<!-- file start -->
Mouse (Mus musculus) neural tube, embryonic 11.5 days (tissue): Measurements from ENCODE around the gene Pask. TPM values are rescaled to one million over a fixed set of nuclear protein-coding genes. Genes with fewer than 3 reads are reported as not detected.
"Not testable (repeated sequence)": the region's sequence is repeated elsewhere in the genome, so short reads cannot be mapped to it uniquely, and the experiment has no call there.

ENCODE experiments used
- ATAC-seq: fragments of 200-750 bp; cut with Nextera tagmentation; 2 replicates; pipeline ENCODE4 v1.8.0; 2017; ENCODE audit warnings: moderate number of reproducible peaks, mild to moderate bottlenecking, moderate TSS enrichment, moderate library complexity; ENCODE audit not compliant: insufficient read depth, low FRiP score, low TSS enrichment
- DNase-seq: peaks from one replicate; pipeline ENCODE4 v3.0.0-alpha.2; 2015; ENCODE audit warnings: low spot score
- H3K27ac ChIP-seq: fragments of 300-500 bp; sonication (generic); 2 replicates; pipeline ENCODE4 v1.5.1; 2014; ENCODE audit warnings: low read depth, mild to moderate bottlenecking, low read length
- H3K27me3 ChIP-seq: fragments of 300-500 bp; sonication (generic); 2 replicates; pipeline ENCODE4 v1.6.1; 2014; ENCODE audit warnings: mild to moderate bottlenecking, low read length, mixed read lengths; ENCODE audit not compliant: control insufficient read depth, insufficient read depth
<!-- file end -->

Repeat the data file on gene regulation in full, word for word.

Mouse (Mus musculus) neural tube, embryonic 11.5 days (tissue): Measurements from ENCODE around the gene Pask. TPM values are rescaled to one million over a fixed set of nuclear protein-coding genes. Genes with fewer than 3 reads are reported as not detected.
"Not testable (repeated sequence)": the region's sequence is repeated elsewhere in the genome, so short reads cannot be mapped to it uniquely, and the experiment has no call there.

ENCODE experiments used
- ATAC-seq: fragments of 200-750 bp; cut with Nextera tagmentation; 2 replicates; pipeline ENCODE4 v1.8.0; 2017; ENCODE audit warnings: moderate number of reproducible peaks, mild to moderate bottlenecking, moderate TSS enrichment, moderate library complexity; ENCODE audit not compliant: insufficient read depth, low FRiP score, low TSS enrichment
- DNase-seq: peaks from one replicate; pipeline ENCODE4 v3.0.0-alpha.2; 2015; ENCODE audit warnings: low spot score
- H3K27ac ChIP-seq: fragments of 300-500 bp; sonication (generic); 2 replicates; pipeline ENCODE4 v1.5.1; 2014; ENCODE audit warnings: low read depth, mild to moderate bottlenecking, low read length
- H3K27me3 ChIP-seq: fragments of 300-500 bp; sonication (generic); 2 replicates; pipeline ENCODE4 v1.6.1; 2014; ENCODE audit warnings: mild to moderate bottlenecking, low read length, mixed read lengths; ENCODE audit not compliant: control insufficient read depth, insufficient read depth